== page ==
Artists Retreat into Solitude at MacDowell Colony
One of America's best-known artist colonies, the MacDowell Colony, turns 100 this month. The retreat is a haven where artists of all types can sweep away distractions and just create.
MacDowell's operations are subsidized by grants from foundations, corporations and individuals. Writers, composers, photographers, filmmakers and sculptors — both famous and unknown — vie for the 32 free studios at the retreat. Once accepted, an artist can stay for as little as a couple of weeks, or as long as a couple of months.
When they arrive, artists find a kind of isolation hard to find in our wired world. There's no phone. No fax. No friends. No family. It's just a cabin in the snowy woods.
Writer Emily Raboteau lives in New York City. She came to MacDowell to work on a novel. She received a desk, chairs, pencil and paper — and ice grippers. The trek from one isolated, one-room studio to another is icy, so colony residents strap the ice grippers to the bottom of their shoes. There are 450 acres to traverse at MacDowell.
Another colony resident, Belfast composer Elaine Agnew, plays a piece called "To a Wild Rose," written by Edward MacDowell. She says it's so famous that every pianist in the world has played the tune. A hundred years ago, MacDowell owned the land where the colony now sits. He savored its isolation and his ability to get work done there. After his death, his wife, Marion, encouraged other artists to come.
And for the last century, artists have accepted the invitation, coming to step outside of their daily lives for a short time. Privacy is respected, but collaboration and discussion is common.
Screenwriter Kit Carson — who wrote Texas Chainsaw Massacre 2 and the film adaptation of Sam Shepherd's play Paris, Texas — has visited MacDowell twice. He says that the interdisciplinary discussion there is valuable.
"You sit around at dinner, talking about this, talking, and then somebody runs off and brings you back some stuff and shows it to you," he says. "That, I didn't realize, was part of the magic here, because people are really open to showing their ass here."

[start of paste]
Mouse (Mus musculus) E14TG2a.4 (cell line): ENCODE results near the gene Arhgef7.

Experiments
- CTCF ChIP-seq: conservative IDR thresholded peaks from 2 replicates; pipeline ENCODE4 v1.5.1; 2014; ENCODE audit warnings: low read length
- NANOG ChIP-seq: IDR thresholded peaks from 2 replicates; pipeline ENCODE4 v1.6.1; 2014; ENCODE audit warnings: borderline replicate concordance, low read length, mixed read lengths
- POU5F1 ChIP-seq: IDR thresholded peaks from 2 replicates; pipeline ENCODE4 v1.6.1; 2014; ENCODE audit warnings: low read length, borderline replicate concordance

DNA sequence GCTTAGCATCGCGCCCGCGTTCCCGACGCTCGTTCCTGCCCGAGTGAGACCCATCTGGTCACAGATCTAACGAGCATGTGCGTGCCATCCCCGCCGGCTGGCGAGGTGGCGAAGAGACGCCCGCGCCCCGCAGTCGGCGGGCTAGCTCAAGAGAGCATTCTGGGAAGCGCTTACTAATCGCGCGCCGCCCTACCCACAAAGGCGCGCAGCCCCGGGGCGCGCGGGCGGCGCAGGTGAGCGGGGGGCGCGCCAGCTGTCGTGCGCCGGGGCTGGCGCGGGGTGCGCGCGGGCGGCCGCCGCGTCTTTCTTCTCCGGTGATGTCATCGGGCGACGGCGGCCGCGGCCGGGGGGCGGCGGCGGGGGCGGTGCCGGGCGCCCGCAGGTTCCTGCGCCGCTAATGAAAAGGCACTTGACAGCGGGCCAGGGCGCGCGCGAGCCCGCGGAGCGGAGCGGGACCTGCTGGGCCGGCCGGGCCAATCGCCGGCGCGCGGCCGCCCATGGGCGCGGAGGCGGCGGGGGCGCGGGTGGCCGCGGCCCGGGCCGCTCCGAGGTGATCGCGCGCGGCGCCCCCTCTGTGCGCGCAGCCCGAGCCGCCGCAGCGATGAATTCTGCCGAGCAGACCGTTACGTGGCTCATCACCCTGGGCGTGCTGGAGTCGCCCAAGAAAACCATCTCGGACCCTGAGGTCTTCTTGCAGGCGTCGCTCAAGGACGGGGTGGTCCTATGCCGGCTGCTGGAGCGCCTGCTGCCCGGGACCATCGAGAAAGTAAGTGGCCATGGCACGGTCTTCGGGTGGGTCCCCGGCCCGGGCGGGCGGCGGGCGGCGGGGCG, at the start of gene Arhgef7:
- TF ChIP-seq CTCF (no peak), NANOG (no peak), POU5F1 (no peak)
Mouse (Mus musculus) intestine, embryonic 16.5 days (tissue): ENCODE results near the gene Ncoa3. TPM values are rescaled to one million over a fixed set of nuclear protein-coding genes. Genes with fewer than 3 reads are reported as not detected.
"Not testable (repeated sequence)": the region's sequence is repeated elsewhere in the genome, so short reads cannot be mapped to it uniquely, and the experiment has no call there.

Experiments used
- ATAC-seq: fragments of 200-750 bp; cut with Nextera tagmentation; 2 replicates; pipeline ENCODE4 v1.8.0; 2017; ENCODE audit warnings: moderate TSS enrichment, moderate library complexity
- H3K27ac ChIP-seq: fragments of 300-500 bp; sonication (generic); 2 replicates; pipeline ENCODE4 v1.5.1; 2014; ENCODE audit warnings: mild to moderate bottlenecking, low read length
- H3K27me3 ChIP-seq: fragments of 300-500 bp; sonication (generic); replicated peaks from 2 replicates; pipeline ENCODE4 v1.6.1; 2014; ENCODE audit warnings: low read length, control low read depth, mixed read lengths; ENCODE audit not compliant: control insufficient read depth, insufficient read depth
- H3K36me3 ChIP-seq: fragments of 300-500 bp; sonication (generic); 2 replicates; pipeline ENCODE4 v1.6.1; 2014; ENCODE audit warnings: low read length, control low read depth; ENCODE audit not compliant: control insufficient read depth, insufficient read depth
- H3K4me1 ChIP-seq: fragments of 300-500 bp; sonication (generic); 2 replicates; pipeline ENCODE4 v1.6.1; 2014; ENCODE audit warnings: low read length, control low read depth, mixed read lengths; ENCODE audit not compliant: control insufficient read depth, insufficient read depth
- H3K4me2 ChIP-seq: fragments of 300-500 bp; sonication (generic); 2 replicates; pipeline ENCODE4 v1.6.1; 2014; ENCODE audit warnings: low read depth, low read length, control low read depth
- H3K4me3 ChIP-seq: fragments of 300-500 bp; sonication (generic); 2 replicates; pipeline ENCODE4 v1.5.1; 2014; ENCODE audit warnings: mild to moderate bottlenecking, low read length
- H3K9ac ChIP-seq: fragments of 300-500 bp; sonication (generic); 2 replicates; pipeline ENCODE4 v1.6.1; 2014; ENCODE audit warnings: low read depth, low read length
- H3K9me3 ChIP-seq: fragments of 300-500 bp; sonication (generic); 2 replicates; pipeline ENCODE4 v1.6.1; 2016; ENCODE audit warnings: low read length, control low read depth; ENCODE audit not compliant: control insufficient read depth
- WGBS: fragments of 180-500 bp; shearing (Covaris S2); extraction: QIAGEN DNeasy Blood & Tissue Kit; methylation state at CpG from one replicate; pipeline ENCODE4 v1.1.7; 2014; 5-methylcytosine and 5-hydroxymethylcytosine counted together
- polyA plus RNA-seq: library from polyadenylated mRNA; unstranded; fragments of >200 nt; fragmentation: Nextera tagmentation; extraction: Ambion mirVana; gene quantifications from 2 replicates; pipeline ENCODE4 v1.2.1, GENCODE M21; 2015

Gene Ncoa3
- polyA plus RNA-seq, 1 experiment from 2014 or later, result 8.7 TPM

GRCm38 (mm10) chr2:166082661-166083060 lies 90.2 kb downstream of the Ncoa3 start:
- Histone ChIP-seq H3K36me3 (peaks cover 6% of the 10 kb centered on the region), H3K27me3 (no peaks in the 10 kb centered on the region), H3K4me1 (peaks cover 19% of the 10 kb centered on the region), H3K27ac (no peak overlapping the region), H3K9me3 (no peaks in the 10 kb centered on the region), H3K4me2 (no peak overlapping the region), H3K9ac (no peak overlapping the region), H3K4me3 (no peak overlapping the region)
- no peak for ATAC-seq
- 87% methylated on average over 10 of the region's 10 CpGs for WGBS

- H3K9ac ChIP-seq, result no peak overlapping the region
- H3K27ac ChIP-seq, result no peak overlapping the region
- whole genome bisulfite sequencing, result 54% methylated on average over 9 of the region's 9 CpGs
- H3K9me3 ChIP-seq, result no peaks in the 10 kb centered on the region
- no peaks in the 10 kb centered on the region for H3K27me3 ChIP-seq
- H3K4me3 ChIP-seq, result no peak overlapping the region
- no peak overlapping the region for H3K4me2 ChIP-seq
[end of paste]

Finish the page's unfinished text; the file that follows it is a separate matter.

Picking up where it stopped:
But the most important conversations at MacDowell occur between the artists and what's inside their heads. The gift of solitude means driving themselves to do their best.
Kit Carson explains how he works.
"What it feels like when you write is that you're standing on the ledge of a cliff, your feet hanging over the edge, and there is an axe between your legs," he says. He says his responsibility is to feel that way, but not choke.
Other artists at MacDowell hover at the edge of playfulness — serious playfulness. Quietly spy on what's going on in the various studios, and you might find John Grade, a sculptor playing with ice. Grade has created a layer cake of ice. Sheets of it are stacked in frames.
Grade explains: "What I'm trying to do here with this hairdryer is warp each piece slightly. It's not doing exactly what I had thought... If you come down below it, you can see all of this almost wart-like growth on the bottom."
Sherri Wood plays with sound in her studio. She's making a wall of overlapping, repeating lines in different voices: A man cries, "Help me, somebody!" Another man says in a monotone, "There's no such thing as vacation." Still another man advises, "Every light-saber battle must advance the story." A woman exclaims, "Yes, she can!"
These are recorded voices of people reciting mantras. Not the religious kind, but phrases they use to keep their spirits up every day. When Wood gets back to her home in North Carolina, she has a plan to blast the mantras out of a loudspeaker from the roof of a travel trailer she owns.
Meanwhile, writer Dorinda Clifton, 77 plays with memories of her earlier life.
"The reason I write is I have all these ghosts in my past, and I want to have them tell the story," she says. "Then I don't have to live with this story any more."
All this work and play is productive — but not always appreciated by others.
Composer John Alyward says in his experience, the creative process is always seen as a luxury.
"The big thing I got when growing up was, 'Oh, you're a pianist? I always wanted to play the piano. I never had the time,'" he says.
Alyward said that he always wanted to reply, "Well, neither did I."
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